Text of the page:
Tags: New | York | Prostitution | johns

New York's New Prostitution Law

Tuesday, 08 May 2012 12:00 PM

In a May 3 article in The New York Times, Russ Buettner discussed the world’s oldest profession and a new approach to dealing with it in New York.

The article reported, "In a stark departure from decades of such prosecutions [only against the women], the women who were working as prostitutes are not facing criminal charges but are instead being treated as their pimps’ victims, and offered services to help them build new lives."

The new law in New York increases sentences for pimps to up to 25 years and for "the customers who pay adult prostitutes for sex face up to one year in jail, up from 90 days."

When I became mayor on Jan. 1, 1978, one of the quality-of-life issues in the city was street prostitution, which was taking place in many residential neighborhoods. The people in those communities were enraged.

A new Prostitution Law in New York increases sentences for pimps and johns.
Times Square, once a haven for prostitution and pornography, has been transformed into a family-friendly entertainment and shopping destination.
(Getty Images)
I proposed that the city publish the names of the "Johns" who were found guilty after trial. I directed that the list of those names on a monthly basis be sent to the media and that WNYC — owned at the time by the City of New York — would read the names on the air.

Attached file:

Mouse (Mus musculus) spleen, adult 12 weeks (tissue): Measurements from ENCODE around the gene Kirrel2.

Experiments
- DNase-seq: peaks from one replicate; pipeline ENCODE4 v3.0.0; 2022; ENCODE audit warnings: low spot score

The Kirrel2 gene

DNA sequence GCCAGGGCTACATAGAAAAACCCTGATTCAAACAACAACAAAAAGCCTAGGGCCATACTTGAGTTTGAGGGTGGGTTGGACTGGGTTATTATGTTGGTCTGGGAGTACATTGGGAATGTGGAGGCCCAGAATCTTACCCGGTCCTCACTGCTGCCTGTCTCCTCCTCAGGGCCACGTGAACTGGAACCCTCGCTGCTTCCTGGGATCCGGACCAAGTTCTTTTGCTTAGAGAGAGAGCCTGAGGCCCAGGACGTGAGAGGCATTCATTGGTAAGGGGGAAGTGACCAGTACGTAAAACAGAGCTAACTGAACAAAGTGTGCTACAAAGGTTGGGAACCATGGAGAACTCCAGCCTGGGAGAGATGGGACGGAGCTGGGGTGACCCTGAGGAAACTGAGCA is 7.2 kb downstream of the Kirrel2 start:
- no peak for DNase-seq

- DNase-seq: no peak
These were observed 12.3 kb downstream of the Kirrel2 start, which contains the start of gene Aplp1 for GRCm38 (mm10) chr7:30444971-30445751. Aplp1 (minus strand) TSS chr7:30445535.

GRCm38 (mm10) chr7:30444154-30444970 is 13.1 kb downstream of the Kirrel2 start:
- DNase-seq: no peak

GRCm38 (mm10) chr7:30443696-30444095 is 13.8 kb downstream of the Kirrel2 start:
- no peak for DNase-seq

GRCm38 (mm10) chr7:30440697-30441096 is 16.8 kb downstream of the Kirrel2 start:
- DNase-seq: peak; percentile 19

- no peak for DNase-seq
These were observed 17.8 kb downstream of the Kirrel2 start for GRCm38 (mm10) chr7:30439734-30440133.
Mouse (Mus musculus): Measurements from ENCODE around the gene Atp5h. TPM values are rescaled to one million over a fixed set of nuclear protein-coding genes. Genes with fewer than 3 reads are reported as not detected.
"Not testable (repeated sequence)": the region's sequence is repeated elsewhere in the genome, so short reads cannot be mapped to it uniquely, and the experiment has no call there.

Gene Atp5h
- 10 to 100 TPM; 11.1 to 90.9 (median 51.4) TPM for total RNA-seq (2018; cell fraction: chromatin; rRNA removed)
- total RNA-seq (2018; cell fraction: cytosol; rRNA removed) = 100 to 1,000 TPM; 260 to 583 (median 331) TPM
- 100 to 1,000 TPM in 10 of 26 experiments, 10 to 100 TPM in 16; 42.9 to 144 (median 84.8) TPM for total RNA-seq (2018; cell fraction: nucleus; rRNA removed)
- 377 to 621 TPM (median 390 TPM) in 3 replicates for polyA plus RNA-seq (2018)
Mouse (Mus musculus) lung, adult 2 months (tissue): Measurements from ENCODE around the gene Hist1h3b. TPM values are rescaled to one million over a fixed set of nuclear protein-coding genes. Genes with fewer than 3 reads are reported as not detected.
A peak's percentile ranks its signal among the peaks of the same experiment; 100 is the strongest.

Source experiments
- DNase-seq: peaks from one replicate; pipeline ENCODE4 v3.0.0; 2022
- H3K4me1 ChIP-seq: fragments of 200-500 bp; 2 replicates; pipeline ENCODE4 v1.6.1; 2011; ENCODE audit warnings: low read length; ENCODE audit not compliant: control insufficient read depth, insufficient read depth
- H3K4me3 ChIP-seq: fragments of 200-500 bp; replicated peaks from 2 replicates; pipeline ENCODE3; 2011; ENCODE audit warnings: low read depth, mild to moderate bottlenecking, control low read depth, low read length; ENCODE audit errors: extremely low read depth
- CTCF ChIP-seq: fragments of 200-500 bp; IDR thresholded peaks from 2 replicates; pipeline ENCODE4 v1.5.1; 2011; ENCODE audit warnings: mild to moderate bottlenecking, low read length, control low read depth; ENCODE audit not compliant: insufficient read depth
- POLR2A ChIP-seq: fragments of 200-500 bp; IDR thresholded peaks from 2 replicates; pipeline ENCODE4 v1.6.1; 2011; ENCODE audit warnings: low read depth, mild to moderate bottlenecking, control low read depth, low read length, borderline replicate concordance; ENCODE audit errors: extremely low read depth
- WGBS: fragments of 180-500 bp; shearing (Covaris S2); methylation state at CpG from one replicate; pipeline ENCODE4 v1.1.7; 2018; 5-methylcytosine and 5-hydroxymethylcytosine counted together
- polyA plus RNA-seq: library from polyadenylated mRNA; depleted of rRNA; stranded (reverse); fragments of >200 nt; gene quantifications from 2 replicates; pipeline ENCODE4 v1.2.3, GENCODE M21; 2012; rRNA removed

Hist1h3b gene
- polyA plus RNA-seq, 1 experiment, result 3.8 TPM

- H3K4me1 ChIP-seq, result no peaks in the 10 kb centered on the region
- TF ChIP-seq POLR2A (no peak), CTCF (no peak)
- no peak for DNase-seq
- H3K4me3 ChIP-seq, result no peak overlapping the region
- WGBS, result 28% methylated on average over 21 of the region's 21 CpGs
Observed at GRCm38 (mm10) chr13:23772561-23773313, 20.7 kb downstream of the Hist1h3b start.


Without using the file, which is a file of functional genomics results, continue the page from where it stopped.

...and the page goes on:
Of course, I was vilified for this policy by many in the media and cultural world. Joyce Purnick of the Times, on Nov. 9, 1979, reported the reaction by the media to my request, "The New York Times did not print the names.

Seymour Topping, managing editor of the Times said at the time: ‘We have never routinely published the names of people convicted of misdemeanors. We have no reason at this time to alter our policy.’ The New York Post, which had said it would publish the names only if they were newsworthy, did not do so."

She went on, "District Attorney Robert M. Morgenthau of Manhattan said he thought publicizing the names had been ‘helpful,’ and he said he hoped the broadcasts would be aired regularly. Told there had been no new broadcasts, Mr. Morgenthau, whose office provided the original list of names to the news media, said, "I didn’t realize that. I never listen to WNYC."

The Times editorially denounced the idea and me, stating on Oct. 26, 1979: "This week’s premiere of Mayor Koch’s ‘John Hour’ which broadcast the names of nine convicted customers of prostitutes, was a shabby show, in no way redeemed by its brevity. It took only about a minute for city-employed announcers to read the names over city-owned radio and television stations. But it was a mighty misuse of government power. Such performances certainly won’t overcome the deficiency the mayor thinks he discerns in city judges — that they are soft on ‘johns.’